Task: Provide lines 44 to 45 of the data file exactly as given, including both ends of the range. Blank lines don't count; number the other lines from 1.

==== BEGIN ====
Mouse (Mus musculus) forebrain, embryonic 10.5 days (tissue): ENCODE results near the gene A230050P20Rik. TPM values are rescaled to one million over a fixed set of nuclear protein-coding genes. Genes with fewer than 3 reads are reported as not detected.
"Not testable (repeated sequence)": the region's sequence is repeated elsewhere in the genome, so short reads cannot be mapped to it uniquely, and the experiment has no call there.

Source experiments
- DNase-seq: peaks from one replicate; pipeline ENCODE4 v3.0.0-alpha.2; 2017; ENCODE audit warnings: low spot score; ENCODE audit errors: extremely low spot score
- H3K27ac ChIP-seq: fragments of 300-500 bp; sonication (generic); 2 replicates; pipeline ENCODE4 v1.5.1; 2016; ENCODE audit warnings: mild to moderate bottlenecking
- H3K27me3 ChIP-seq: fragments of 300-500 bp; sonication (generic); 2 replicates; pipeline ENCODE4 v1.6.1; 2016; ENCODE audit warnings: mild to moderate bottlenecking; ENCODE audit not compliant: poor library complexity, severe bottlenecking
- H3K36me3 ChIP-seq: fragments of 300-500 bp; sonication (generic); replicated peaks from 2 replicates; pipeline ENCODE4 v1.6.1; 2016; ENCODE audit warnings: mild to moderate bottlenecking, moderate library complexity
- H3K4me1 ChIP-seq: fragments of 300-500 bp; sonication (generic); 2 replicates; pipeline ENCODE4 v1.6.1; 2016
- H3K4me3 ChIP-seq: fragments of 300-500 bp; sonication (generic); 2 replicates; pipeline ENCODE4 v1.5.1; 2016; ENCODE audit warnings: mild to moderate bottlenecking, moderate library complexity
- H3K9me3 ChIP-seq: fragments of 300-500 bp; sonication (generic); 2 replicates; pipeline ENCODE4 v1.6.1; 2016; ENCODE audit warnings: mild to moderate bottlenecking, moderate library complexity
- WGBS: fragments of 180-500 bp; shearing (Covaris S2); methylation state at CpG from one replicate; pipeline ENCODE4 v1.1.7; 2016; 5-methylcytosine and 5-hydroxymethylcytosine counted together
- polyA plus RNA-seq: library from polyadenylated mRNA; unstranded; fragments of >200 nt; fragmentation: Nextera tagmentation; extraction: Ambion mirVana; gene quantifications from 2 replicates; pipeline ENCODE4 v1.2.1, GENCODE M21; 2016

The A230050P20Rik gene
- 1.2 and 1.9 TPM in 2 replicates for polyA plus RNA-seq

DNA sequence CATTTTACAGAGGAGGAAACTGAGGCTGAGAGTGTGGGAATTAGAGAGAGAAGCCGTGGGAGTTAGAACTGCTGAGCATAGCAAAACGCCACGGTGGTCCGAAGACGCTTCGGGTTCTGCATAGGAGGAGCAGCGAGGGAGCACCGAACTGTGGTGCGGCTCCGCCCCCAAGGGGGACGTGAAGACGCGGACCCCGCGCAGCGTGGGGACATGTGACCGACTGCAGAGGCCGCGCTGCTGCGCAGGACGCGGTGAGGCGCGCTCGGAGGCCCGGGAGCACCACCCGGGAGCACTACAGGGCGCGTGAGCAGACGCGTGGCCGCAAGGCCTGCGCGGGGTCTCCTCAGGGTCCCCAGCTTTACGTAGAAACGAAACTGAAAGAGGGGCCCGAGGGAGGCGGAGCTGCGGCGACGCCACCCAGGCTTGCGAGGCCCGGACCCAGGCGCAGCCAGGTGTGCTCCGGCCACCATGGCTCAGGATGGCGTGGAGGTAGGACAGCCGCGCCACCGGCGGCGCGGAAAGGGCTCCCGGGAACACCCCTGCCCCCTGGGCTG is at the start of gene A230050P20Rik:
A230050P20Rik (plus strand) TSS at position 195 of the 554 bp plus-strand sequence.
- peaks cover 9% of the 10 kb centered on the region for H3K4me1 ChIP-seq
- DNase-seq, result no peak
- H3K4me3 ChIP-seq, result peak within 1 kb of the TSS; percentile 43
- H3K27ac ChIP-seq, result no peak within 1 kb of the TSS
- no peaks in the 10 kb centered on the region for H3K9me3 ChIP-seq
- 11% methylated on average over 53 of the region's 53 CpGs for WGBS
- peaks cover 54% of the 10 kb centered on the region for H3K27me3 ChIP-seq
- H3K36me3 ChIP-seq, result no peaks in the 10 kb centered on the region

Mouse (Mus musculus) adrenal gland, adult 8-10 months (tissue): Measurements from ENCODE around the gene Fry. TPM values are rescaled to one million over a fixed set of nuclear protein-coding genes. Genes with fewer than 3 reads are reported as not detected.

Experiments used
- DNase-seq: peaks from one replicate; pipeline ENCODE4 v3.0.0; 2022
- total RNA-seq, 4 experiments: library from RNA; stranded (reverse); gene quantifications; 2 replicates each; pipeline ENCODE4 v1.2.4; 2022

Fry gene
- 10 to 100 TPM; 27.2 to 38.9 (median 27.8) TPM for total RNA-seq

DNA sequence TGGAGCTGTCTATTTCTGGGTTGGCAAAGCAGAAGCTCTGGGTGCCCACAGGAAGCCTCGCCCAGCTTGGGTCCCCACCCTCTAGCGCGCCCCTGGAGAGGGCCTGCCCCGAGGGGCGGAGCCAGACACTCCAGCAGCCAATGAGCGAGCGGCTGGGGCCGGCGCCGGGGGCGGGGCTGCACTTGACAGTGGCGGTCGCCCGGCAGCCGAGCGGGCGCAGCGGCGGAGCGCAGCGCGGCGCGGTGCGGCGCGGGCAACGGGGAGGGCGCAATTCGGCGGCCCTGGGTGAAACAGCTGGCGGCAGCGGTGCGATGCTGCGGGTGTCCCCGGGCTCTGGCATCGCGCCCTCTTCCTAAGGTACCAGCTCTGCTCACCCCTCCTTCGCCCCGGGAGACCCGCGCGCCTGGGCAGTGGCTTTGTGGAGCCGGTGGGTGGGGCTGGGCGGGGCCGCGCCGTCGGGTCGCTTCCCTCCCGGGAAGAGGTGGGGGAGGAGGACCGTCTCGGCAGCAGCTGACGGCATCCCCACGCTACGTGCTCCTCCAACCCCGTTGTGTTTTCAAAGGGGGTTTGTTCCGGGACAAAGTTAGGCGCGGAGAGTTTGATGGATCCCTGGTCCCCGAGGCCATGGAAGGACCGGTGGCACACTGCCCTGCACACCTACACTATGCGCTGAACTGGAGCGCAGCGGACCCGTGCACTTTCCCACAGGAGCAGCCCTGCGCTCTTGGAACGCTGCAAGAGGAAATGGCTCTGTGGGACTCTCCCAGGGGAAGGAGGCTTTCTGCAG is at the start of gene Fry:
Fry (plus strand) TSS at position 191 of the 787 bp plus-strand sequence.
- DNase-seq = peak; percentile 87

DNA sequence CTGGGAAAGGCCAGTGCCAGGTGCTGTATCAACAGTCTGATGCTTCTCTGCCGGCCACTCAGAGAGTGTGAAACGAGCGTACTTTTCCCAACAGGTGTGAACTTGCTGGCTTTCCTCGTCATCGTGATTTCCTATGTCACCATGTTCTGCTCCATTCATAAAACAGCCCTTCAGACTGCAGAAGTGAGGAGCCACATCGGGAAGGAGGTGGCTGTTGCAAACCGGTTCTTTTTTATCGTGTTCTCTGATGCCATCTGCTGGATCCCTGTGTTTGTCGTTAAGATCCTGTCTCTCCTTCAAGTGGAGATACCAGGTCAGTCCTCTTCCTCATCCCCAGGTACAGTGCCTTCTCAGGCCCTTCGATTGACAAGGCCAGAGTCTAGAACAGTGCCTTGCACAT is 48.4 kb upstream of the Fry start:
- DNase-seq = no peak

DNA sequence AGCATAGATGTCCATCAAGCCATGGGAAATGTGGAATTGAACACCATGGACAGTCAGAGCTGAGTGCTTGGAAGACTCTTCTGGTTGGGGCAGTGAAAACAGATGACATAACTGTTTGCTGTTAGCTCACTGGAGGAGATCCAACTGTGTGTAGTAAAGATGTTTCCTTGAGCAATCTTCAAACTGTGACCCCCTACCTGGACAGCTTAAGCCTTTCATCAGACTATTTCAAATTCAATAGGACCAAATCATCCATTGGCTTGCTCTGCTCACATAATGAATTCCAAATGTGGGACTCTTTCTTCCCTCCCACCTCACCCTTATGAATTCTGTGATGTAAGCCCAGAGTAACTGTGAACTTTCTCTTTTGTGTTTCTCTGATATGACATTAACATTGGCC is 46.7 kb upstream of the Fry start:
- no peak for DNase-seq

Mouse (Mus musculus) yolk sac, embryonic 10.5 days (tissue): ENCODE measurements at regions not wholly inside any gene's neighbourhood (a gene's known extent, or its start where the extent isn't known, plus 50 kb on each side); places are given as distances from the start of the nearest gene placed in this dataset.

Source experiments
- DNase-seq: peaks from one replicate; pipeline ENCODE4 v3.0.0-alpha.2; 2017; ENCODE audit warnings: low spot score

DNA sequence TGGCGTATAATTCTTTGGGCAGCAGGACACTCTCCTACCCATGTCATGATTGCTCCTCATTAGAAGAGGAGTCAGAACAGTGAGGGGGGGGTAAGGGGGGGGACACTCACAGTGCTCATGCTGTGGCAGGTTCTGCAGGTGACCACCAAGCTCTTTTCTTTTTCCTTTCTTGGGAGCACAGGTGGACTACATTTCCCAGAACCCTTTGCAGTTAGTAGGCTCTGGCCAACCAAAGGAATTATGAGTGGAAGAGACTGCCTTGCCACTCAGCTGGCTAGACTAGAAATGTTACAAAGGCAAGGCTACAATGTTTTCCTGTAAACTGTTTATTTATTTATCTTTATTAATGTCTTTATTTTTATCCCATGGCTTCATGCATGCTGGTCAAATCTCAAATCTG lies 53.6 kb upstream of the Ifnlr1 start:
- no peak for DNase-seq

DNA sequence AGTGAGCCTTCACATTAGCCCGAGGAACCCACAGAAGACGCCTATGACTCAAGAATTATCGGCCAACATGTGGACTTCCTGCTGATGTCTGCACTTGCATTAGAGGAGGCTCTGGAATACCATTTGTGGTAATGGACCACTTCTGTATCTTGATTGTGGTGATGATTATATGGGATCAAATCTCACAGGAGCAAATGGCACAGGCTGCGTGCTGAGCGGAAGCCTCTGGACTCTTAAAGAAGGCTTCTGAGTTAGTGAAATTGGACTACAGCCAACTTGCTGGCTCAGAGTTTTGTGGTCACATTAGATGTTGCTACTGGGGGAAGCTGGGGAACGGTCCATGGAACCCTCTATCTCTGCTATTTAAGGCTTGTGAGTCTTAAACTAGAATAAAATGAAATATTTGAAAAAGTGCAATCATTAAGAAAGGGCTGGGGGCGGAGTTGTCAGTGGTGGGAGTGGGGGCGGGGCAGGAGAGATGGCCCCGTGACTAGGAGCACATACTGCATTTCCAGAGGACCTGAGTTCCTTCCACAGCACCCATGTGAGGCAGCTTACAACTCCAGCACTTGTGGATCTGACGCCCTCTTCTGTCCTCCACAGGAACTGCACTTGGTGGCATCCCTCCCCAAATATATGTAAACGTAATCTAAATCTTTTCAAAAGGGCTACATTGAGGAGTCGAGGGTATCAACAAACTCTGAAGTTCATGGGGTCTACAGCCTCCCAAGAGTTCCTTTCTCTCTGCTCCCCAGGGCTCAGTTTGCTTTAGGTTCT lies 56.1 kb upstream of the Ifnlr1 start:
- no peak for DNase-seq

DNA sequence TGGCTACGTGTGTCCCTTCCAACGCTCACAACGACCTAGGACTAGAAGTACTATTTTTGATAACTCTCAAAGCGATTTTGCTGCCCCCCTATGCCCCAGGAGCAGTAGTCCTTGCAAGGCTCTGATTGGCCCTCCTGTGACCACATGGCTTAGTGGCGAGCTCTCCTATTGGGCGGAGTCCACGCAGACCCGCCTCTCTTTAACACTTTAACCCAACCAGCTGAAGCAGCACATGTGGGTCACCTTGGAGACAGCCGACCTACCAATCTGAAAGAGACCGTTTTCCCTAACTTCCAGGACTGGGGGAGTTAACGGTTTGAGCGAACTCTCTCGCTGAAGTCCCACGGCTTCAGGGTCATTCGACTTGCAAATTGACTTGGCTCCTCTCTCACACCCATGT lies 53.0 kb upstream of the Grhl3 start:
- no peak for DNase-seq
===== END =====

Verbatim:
- no peak for DNase-seq

DNA sequence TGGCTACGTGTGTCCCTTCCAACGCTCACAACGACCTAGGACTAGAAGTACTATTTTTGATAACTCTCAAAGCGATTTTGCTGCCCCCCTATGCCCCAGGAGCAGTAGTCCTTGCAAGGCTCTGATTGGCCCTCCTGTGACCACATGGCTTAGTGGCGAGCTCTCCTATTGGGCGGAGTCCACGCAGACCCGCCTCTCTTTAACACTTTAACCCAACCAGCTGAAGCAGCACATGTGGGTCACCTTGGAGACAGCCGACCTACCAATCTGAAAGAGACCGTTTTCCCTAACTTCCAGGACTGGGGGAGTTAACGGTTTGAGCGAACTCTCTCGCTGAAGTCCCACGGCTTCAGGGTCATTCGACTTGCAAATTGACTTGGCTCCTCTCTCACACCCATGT lies 53.0 kb upstream of the Grhl3 start: